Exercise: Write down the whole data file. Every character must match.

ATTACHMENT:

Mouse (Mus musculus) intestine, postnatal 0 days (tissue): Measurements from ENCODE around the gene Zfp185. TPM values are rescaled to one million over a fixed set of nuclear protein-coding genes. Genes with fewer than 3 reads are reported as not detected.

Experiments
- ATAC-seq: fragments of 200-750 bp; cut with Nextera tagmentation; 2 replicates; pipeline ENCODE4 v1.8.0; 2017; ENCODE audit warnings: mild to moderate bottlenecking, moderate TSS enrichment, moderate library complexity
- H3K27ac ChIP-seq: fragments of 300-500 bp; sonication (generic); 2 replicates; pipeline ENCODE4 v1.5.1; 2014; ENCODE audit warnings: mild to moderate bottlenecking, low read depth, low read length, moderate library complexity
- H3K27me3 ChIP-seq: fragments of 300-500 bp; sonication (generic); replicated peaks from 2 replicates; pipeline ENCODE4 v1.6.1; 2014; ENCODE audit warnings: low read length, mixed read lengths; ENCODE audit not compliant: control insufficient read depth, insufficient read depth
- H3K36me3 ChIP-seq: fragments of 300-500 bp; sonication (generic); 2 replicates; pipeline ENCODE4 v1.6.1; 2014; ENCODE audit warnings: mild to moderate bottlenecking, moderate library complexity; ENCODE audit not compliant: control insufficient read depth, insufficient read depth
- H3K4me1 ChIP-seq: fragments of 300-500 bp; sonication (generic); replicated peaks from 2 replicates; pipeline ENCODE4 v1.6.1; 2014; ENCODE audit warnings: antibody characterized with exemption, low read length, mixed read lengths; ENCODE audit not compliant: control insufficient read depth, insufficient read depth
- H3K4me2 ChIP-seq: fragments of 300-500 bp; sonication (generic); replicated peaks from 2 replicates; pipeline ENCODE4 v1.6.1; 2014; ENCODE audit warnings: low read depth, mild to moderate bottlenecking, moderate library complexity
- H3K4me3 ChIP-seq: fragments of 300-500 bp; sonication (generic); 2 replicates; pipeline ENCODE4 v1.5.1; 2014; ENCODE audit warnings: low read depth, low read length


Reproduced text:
Mouse (Mus musculus) intestine, postnatal 0 days (tissue): Measurements from ENCODE around the gene Zfp185. TPM values are rescaled to one million over a fixed set of nuclear protein-coding genes. Genes with fewer than 3 reads are reported as not detected.

Experiments
- ATAC-seq: fragments of 200-750 bp; cut with Nextera tagmentation; 2 replicates; pipeline ENCODE4 v1.8.0; 2017; ENCODE audit warnings: mild to moderate bottlenecking, moderate TSS enrichment, moderate library complexity
- H3K27ac ChIP-seq: fragments of 300-500 bp; sonication (generic); 2 replicates; pipeline ENCODE4 v1.5.1; 2014; ENCODE audit warnings: mild to moderate bottlenecking, low read depth, low read length, moderate library complexity
- H3K27me3 ChIP-seq: fragments of 300-500 bp; sonication (generic); replicated peaks from 2 replicates; pipeline ENCODE4 v1.6.1; 2014; ENCODE audit warnings: low read length, mixed read lengths; ENCODE audit not compliant: control insufficient read depth, insufficient read depth
- H3K36me3 ChIP-seq: fragments of 300-500 bp; sonication (generic); 2 replicates; pipeline ENCODE4 v1.6.1; 2014; ENCODE audit warnings: mild to moderate bottlenecking, moderate library complexity; ENCODE audit not compliant: control insufficient read depth, insufficient read depth
- H3K4me1 ChIP-seq: fragments of 300-500 bp; sonication (generic); replicated peaks from 2 replicates; pipeline ENCODE4 v1.6.1; 2014; ENCODE audit warnings: antibody characterized with exemption, low read length, mixed read lengths; ENCODE audit not compliant: control insufficient read depth, insufficient read depth
- H3K4me2 ChIP-seq: fragments of 300-500 bp; sonication (generic); replicated peaks from 2 replicates; pipeline ENCODE4 v1.6.1; 2014; ENCODE audit warnings: low read depth, mild to moderate bottlenecking, moderate library complexity
- H3K4me3 ChIP-seq: fragments of 300-500 bp; sonication (generic); 2 replicates; pipeline ENCODE4 v1.5.1; 2014; ENCODE audit warnings: low read depth, low read length